Shaw offers buyout program to 6,500 staff
SHAW TO DOWNSIZE WORKFORCE, ESTIMATES ABOUT 650 WILL ACCEPT VOLUNTARY PACKAGES
Shaw Communications Inc. has launched a voluntary buyout program aimed at 6,500 employees, including those at Freedom Mobile, as part of efforts to use more technology to manage the company’s operations.
The Calgary-based company — which owns Canada’s second-largest cable TV operation and the country’s fourth-largest mobile phone service — has sent notices to the targeted staff and expects about 10 per cent to take the offer.
The voluntary program will be open until Feb. 14. Details of the severance offers weren’t announced.
Shaw said its job cuts are part of a multi-year initiative that will help it succeed amid technological changes — both internally at the operational level and externally in a rapidly changing and intensely competitive marketplace.
Among other updates, Shaw plans to make more use of online and smartphone apps to provide customer service, and provide more selfinstalled services, the company said Tuesday.
“Our agents in contact centres and our technicians will still be able to deal with more complex questions and situations, but we are committed to listening better to our customers and changing our operating model to better suit their preferences for service when they want and how they want it,” Shaw president Jay Mehr said in a statement.
“We know our future success will require us to become a leaner, more integrated, and more agile workforce, which will result in many internal changes taking place as we move towards becoming a digital-by-default organization.”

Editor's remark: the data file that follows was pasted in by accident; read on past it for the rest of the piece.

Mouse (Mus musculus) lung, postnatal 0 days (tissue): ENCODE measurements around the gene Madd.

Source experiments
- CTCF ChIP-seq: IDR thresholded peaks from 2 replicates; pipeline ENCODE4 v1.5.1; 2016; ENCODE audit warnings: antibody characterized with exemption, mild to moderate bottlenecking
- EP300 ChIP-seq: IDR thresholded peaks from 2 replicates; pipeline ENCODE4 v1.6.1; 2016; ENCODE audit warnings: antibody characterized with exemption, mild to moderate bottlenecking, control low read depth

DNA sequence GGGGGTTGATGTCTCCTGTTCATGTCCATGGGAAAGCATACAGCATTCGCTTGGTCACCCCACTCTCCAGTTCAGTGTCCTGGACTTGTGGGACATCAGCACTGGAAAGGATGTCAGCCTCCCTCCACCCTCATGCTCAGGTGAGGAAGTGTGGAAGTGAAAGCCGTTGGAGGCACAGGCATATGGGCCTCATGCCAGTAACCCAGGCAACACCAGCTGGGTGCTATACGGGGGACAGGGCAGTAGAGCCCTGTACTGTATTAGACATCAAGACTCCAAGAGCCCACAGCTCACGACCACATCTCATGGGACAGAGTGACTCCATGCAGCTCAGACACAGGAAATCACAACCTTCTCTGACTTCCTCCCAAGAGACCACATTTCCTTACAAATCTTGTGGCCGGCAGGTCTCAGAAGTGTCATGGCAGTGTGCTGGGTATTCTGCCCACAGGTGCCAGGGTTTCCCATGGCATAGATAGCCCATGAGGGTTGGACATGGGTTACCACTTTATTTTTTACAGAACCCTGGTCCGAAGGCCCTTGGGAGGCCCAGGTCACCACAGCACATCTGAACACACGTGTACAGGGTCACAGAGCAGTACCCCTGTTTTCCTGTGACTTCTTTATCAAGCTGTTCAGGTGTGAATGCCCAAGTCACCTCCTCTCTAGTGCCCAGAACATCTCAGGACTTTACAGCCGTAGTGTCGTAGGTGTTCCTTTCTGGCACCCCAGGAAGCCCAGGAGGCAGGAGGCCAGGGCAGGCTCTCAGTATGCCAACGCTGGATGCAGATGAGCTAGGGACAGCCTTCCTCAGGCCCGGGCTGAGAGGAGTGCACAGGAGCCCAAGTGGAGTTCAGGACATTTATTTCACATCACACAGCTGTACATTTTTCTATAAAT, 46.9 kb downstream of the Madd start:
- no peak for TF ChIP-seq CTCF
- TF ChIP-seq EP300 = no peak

During the company’s most recent quarterly conference call with analysts, Mehr told analysts that the arrival of Apple products for the first time at Freedom — which has been updating its network to handle the iPhone — has transformed Shaw’s wireless business.
“It does feel like a new business, starting in December,” Mehr said on Jan. 11.
Shaw bought Freedom Mobile in 2016, transforming Shaw into the country’s fourth-largest wireless company, and recently told employees of plans to close a unionized call centre in Windsor, Ont., resulting in the loss of about 130 jobs.
Since 2016, Shaw has concentrated on telecommunications. It sold the Global television network and some specialty TV channels in to Corus Communications in return for cash and shares.
While Shaw now owns a 38 per cent stake in Toronto-based Corus, they remain separate publicly-traded companies — both controlled by the founding Shaw family through its class A shares.